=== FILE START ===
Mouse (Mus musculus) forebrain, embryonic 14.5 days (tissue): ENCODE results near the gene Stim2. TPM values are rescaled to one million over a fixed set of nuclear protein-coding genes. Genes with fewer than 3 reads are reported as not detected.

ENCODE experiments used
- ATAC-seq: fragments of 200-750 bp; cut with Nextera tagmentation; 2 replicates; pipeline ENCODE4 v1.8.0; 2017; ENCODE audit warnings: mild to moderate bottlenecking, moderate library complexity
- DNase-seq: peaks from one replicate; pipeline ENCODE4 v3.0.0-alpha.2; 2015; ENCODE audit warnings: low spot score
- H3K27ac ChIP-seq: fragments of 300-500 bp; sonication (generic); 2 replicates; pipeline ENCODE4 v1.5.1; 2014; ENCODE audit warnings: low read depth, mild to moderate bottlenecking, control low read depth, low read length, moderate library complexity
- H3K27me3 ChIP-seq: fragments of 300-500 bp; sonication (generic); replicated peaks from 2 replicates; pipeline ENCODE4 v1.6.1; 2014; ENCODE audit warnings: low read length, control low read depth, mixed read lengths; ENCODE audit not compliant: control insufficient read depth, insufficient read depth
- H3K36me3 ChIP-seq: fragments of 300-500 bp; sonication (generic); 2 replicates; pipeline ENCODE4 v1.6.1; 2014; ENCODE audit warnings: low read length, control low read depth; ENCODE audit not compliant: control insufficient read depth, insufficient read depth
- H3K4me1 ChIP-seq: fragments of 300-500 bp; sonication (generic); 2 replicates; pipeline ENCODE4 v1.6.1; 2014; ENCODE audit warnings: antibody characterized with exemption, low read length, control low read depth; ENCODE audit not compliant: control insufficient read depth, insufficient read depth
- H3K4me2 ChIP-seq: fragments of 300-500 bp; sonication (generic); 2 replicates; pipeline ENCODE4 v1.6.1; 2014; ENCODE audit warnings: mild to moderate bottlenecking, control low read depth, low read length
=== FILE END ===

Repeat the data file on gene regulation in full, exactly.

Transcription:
Mouse (Mus musculus) forebrain, embryonic 14.5 days (tissue): ENCODE results near the gene Stim2. TPM values are rescaled to one million over a fixed set of nuclear protein-coding genes. Genes with fewer than 3 reads are reported as not detected.

ENCODE experiments used
- ATAC-seq: fragments of 200-750 bp; cut with Nextera tagmentation; 2 replicates; pipeline ENCODE4 v1.8.0; 2017; ENCODE audit warnings: mild to moderate bottlenecking, moderate library complexity
- DNase-seq: peaks from one replicate; pipeline ENCODE4 v3.0.0-alpha.2; 2015; ENCODE audit warnings: low spot score
- H3K27ac ChIP-seq: fragments of 300-500 bp; sonication (generic); 2 replicates; pipeline ENCODE4 v1.5.1; 2014; ENCODE audit warnings: low read depth, mild to moderate bottlenecking, control low read depth, low read length, moderate library complexity
- H3K27me3 ChIP-seq: fragments of 300-500 bp; sonication (generic); replicated peaks from 2 replicates; pipeline ENCODE4 v1.6.1; 2014; ENCODE audit warnings: low read length, control low read depth, mixed read lengths; ENCODE audit not compliant: control insufficient read depth, insufficient read depth
- H3K36me3 ChIP-seq: fragments of 300-500 bp; sonication (generic); 2 replicates; pipeline ENCODE4 v1.6.1; 2014; ENCODE audit warnings: low read length, control low read depth; ENCODE audit not compliant: control insufficient read depth, insufficient read depth
- H3K4me1 ChIP-seq: fragments of 300-500 bp; sonication (generic); 2 replicates; pipeline ENCODE4 v1.6.1; 2014; ENCODE audit warnings: antibody characterized with exemption, low read length, control low read depth; ENCODE audit not compliant: control insufficient read depth, insufficient read depth
- H3K4me2 ChIP-seq: fragments of 300-500 bp; sonication (generic); 2 replicates; pipeline ENCODE4 v1.6.1; 2014; ENCODE audit warnings: mild to moderate bottlenecking, control low read depth, low read length